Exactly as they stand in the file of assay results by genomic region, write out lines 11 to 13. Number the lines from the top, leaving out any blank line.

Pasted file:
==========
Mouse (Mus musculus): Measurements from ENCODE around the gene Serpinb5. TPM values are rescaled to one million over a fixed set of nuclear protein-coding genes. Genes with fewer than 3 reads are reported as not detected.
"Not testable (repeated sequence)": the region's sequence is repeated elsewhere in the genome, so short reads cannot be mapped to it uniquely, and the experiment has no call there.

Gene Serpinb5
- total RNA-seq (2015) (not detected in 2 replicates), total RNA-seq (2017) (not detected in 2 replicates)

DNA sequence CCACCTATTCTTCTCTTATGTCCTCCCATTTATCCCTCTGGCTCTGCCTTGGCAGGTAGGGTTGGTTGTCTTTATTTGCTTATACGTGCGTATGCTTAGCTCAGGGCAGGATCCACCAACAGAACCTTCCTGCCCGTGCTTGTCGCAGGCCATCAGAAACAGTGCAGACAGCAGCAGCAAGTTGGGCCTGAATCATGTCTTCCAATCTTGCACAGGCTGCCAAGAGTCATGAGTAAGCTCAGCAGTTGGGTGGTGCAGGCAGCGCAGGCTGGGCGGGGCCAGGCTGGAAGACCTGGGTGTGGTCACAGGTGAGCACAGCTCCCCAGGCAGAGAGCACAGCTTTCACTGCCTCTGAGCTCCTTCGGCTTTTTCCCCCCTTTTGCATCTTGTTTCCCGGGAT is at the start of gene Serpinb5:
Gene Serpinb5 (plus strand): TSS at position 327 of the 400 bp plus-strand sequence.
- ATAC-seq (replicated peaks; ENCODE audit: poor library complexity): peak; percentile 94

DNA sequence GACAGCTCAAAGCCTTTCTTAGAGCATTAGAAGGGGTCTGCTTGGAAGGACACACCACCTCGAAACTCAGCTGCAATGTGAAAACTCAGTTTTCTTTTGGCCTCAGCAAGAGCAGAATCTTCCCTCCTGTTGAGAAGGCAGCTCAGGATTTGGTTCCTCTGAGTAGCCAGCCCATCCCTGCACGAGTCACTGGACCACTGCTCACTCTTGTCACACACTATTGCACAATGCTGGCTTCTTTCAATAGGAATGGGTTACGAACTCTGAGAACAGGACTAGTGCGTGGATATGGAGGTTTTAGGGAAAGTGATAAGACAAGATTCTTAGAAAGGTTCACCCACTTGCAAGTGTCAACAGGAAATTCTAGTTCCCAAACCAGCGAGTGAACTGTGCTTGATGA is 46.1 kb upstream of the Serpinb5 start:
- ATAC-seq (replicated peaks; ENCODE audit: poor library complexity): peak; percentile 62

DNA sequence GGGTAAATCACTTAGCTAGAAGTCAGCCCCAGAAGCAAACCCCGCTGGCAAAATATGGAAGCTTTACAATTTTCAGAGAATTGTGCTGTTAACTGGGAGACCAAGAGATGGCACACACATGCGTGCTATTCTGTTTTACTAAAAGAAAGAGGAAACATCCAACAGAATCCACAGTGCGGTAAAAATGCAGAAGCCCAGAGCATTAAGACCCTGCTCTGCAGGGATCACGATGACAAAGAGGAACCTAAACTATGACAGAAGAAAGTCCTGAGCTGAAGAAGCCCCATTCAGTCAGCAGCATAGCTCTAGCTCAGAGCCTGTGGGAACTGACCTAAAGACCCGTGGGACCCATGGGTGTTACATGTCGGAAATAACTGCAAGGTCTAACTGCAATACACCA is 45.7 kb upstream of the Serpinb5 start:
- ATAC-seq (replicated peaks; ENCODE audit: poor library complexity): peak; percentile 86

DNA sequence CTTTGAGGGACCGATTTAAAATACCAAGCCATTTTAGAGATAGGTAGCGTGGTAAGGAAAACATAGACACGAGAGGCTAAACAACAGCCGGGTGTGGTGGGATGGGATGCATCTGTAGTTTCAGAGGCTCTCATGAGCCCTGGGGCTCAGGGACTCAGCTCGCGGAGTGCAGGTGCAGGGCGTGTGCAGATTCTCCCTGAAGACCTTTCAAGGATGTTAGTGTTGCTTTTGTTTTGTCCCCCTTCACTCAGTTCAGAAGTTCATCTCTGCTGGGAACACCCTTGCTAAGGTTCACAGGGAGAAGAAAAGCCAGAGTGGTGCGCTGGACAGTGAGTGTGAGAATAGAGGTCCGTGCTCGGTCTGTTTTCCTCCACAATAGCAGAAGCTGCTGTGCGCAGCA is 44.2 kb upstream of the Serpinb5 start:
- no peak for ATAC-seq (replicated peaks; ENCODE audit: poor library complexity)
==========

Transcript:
- ATAC-seq (replicated peaks; ENCODE audit: poor library complexity): peak; percentile 86

DNA sequence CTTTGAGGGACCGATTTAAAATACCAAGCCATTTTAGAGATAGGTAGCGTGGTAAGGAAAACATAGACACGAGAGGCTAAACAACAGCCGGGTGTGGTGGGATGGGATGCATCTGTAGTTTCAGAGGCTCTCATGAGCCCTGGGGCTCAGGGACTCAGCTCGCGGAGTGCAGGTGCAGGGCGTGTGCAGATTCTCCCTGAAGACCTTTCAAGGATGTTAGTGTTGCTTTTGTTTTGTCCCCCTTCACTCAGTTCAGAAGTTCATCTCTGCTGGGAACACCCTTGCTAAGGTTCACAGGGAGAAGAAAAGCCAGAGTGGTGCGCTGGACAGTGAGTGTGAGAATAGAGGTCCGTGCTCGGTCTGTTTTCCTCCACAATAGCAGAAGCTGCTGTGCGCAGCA is 44.2 kb upstream of the Serpinb5 start:
- no peak for ATAC-seq (replicated peaks; ENCODE audit: poor library complexity)